Once you have reached beyond the bizarre title, which sounds rather like a Dr. Who episode, this is actually a very good series. Rob Bell, the engineer who is becoming quite ubiquitous, demonstrates how the UK was ready to use ther natural and built environments, together with science, to repel and then restrict a German… Continue reading “The Buildings that fought Hitler” (Yesterday)
The village of Tarrant Crawford really isn’t a village anymore. If you type the address into your Satnav, it will vanish from the screen while driving down the nearby main road–there are no signposts and the only other road visible is a simple farm track fringed by thick trees. However, here at one time was… Continue reading ANOTHER MISSING QUEEN: JOAN OF SCOTLAND
According to The Folklore of Gloucestershire by Roy Palmer, there was a traditional dish in the south of the county known as whitepot, and it was served at Whit Sunday “revels”. The ingredients of whitepot were: “….four quarts of milk, a pound of flour, a pound of golden syrup, eight eggs, two ounces of butter,… Continue reading Pucklechurch and the death of a king….
A rare coin minted in the brief reign of Edward V has turned up in a field in Tolpuddle in Dorset. The finder, Brian Biddle, thought at first it was just an old bottle top! The gold coin has been estimated to have a value of around £15,000. Bournemouth’s Daily Echo follows the story but… Continue reading A Rare Edward V Coin Found in Dorset!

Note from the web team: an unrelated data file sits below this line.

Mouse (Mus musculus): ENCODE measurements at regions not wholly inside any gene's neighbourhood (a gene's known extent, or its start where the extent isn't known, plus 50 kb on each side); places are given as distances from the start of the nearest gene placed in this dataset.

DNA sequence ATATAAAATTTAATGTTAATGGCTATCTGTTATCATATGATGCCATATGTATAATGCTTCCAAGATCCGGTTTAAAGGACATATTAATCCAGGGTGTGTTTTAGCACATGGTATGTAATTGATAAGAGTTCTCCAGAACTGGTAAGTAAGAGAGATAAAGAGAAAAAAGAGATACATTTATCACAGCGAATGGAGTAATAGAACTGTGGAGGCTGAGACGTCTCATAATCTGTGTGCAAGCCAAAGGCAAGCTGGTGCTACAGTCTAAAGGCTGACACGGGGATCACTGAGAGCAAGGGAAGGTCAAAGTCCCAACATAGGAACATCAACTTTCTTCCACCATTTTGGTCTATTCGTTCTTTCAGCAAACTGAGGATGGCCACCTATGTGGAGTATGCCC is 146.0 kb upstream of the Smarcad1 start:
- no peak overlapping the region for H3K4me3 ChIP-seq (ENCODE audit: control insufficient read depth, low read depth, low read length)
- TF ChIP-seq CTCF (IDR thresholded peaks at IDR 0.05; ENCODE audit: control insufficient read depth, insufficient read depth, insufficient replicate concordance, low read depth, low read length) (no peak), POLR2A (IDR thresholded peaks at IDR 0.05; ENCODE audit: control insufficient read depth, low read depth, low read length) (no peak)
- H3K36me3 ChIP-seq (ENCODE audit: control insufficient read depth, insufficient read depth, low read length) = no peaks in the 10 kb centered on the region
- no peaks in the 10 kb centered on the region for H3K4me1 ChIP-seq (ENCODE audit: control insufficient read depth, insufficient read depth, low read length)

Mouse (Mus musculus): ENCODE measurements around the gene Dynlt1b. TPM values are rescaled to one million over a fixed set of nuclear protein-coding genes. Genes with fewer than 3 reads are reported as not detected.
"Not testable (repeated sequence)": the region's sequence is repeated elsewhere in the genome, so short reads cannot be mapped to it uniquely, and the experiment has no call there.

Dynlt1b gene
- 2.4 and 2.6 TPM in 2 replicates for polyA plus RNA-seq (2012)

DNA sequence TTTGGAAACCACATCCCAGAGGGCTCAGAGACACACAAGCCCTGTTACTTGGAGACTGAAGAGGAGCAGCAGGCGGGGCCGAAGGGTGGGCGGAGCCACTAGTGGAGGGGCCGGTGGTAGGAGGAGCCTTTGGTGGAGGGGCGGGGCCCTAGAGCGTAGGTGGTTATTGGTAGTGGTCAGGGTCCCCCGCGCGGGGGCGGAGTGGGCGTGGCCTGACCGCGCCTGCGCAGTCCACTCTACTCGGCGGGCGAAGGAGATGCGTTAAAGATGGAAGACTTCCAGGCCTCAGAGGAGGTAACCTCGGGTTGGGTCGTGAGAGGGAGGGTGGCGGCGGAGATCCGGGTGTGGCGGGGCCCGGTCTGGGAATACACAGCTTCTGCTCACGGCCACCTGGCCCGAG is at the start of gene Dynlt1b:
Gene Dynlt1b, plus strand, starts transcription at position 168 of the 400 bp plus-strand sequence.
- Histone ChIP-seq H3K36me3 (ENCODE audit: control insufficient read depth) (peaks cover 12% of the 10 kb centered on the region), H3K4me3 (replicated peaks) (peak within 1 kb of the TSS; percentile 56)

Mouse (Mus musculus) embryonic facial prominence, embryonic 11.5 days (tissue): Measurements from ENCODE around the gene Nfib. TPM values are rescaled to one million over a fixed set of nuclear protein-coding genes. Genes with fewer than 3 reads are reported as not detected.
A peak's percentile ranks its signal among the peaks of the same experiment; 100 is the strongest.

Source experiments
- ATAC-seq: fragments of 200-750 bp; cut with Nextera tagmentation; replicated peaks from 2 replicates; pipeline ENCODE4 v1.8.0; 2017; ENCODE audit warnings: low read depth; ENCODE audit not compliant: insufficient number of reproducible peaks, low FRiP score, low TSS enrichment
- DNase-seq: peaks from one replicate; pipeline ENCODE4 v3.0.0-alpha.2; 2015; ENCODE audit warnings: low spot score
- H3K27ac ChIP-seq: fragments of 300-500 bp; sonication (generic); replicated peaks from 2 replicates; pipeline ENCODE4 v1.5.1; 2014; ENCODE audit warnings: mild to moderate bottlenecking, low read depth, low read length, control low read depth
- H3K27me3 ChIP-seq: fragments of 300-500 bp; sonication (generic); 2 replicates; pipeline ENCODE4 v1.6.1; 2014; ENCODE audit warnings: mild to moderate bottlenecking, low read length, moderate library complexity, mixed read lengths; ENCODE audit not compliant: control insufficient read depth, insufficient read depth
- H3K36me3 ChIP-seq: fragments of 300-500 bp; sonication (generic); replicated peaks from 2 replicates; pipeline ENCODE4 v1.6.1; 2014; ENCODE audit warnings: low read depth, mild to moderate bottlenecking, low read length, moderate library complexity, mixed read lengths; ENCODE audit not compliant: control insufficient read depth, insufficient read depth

Well, Athelhampton House may by officially Tudor, but I think ‘late 15th century’ might be House of York as well. Not because of Richard, alas, but Henry VII did marry Elizabeth of York, so the Plantagenets were still there, annoying Henry. I’m thinking of John, Earl of Lincoln, of course, and Perkin Warbeck. Oh, if… Continue reading A gem of a property, dating from the late 15th century, hidden away in Dorset….
The Golden Dragon of Burford in Oxfordshire isn’t a takeaway! It’s the pagan banner of the Anglo-Saxon King of Mercia, Aethelbert, who was defeated at the Battle of Burford in AD 752 by Cuthbert, King of the West Saxons. Aethelbert’s golden–dragon banner was taken, and for centuries the outcome of this battle was celebrated in… Continue reading On the trail of the golden dragon of Wessex….
Rob Bell seems to be on television a lot at the moment. Although he is an engineer and not quite a historian, many of his programmes go back in time as structures were built. Walking Britain’s Lost Railways, for instance, goes back under two centuries because of the subject matter, but Great British Ships (both Channel… Continue reading A very busy presenter
The two gold rings, thought to be about 600 years old An interesting article about two beautiful gold medieval rings caught my eye. The article explains how the rings, thought to be about 600 years old were found in a field in Dorset. The larger one would have been worn over a glove while… Continue reading A Tale of Two Medieval Rings